Richard Widmark

Crossed paths with him on the golf course, one time. He was having a bad day.

My first job after college was in Norwalk, CT. My boss had a bunch of celebrity clients from the Darien to Westport area. I would see them but never interacted with Mary Tyler Moore and Grant Tinker, Richard Thomas, JoAnne Woodward (Newman never, ever came in). I once spoke with Anne Morrow Lindbergh on the phone. She always sent an employee in with her dog. Not a movie star, but a celebrity nonetheless, I took care of Annabella Batistella's dog. She was also known as "The Tidal Basin Bombshell". Remember who she was?

 

 

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No movie celebrity for me.  Just met Henry Winkler at a children's-book signing, and he signed it "Stay cool."  👍

My sister, though, used to teach Liv Tyler sixth-grade math in Maine, and thought she was an annoying attention-hound.  (I should add that my sister was also a Tolkien nut, and I can remember her look when she first found out who was playing Arwen in the Peter Jackson movies...)  😒

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33 minutes ago, chaya bat woof woof said:

Christine B. is a favorite of mind (liked her better than J.M. on The Good Wife); plus she grew up here (not same suburb).

My Mom met Richard Widmark and other celebrities in NYC because she was a friend of Judy Holliday.

Ms. Baransky donated her talents to a local fund raiser for a town library. A number of area celebs performed. She did some Broadway tunes. She has a wonderful voice and without any kind of orchestra she belted out several wonderful songs. It's funny how when you know someone in every day life then see them up on stage....amazing. It's like they flip a switch. She was like a totally different creature on stage.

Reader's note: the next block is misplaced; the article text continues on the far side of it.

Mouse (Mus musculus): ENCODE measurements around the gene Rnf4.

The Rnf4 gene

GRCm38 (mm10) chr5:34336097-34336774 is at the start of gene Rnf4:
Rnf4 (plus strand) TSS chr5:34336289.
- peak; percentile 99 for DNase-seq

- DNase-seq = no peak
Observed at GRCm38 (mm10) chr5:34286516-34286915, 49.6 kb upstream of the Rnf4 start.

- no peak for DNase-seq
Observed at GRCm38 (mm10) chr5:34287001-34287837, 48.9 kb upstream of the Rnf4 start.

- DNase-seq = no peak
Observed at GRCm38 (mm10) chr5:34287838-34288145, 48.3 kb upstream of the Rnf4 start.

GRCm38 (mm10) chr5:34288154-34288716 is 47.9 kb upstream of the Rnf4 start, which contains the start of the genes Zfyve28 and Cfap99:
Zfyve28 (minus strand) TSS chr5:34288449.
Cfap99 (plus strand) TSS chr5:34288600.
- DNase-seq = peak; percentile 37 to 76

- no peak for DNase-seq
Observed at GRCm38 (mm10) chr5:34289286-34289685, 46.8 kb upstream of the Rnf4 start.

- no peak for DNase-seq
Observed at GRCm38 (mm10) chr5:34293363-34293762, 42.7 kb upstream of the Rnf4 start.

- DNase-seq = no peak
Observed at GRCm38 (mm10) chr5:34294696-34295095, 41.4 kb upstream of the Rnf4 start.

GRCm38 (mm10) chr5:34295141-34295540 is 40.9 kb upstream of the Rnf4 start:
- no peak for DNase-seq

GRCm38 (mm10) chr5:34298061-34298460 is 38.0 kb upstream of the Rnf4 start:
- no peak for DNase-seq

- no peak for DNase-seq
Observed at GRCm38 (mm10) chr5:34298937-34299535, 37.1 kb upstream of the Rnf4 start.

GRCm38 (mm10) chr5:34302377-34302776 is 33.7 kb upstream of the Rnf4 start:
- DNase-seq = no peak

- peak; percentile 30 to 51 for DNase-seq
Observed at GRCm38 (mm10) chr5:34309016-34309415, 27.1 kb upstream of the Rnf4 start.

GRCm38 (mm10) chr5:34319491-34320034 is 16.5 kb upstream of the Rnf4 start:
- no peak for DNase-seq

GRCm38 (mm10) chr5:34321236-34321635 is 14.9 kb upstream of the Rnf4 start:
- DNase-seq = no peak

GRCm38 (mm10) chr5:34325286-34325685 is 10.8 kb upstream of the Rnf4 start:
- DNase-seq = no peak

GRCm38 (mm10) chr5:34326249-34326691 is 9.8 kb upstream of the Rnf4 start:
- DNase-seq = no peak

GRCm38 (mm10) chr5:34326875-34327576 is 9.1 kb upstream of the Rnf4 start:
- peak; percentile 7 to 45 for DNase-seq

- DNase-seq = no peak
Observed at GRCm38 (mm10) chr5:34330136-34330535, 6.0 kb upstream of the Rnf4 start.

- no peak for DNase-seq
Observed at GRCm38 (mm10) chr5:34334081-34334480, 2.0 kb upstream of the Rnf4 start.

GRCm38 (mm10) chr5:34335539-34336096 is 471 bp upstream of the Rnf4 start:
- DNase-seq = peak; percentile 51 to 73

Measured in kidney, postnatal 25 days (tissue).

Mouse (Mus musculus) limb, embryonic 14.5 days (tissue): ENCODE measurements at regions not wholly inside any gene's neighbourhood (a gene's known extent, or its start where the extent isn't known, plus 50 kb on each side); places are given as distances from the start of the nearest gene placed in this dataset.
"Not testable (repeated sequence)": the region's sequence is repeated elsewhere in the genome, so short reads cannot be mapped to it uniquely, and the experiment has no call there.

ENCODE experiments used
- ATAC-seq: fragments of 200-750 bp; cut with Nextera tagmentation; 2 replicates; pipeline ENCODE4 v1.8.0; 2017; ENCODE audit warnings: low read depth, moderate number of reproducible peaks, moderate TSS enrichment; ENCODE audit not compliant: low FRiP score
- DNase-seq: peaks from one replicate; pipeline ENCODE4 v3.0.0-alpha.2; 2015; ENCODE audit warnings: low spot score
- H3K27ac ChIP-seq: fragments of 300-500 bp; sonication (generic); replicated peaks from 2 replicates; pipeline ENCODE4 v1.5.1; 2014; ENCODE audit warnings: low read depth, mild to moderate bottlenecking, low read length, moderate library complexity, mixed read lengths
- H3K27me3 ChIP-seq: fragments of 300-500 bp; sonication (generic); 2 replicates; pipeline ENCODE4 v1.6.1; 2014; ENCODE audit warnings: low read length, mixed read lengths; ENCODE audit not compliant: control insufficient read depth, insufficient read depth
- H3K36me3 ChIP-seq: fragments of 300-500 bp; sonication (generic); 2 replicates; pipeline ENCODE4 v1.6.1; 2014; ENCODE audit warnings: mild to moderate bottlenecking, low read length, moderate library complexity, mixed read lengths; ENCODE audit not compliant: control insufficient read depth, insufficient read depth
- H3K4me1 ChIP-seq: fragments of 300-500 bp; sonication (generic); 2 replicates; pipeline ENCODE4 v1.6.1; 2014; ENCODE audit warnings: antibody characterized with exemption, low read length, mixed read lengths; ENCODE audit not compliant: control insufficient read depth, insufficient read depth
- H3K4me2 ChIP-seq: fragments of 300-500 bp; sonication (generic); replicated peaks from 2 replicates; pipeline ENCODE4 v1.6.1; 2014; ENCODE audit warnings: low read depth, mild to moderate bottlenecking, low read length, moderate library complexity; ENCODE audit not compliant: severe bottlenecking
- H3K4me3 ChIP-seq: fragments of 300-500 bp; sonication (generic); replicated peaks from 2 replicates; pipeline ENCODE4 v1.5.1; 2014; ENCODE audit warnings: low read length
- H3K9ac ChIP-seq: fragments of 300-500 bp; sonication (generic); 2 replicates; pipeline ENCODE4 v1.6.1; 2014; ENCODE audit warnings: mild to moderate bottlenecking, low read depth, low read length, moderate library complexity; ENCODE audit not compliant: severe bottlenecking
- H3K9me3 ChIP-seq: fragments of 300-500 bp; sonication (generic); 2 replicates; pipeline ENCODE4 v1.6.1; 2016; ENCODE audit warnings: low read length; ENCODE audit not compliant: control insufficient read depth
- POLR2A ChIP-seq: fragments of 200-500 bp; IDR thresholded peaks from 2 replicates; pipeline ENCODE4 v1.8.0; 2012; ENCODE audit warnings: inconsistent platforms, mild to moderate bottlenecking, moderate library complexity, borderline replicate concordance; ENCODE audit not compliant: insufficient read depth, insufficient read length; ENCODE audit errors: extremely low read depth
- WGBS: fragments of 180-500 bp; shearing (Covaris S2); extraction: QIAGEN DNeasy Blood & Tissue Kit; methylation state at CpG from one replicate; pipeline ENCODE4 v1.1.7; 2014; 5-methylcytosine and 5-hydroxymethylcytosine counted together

As an aside, when I pulled into the parking lot the guy parking next to me got out of his car...and....it was Arthur Miller. This was the early 90's. "Why, Mr. Miller," I said, "how are you this evening?" He smiled back, and said..."Just wonderful and I hope you are the same." I smiled and nodded in agreement. My 5 seconds of basking in the glow.....

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18 hours ago, Moe Howard said:

I lived in West LA from 73 to 96, you see stars frequently but there's not often an opportunity to interact, and if there is they tend to make it clear they'd rather not.

That's been pretty much my experience. I used to spot John Lennon (& Yoko) around town and just gazed from afar. It's so very hard not to stare, since you almost can't believe your eyes they're right in front of you.

Back in the 70's Universal Studios Tours would have "upcoming celebrities" meet & greet thing, anyone recall that? I met Leif Garrett who was adorable and Nick Nolte who was kind of weird. Many a convention I'd enjoy meeting a movie star, but again that's an arranged situation. Most notable for me was Chris Sarandon, Deep Roy, Linda Blair, George Romaro & the MST3K guys.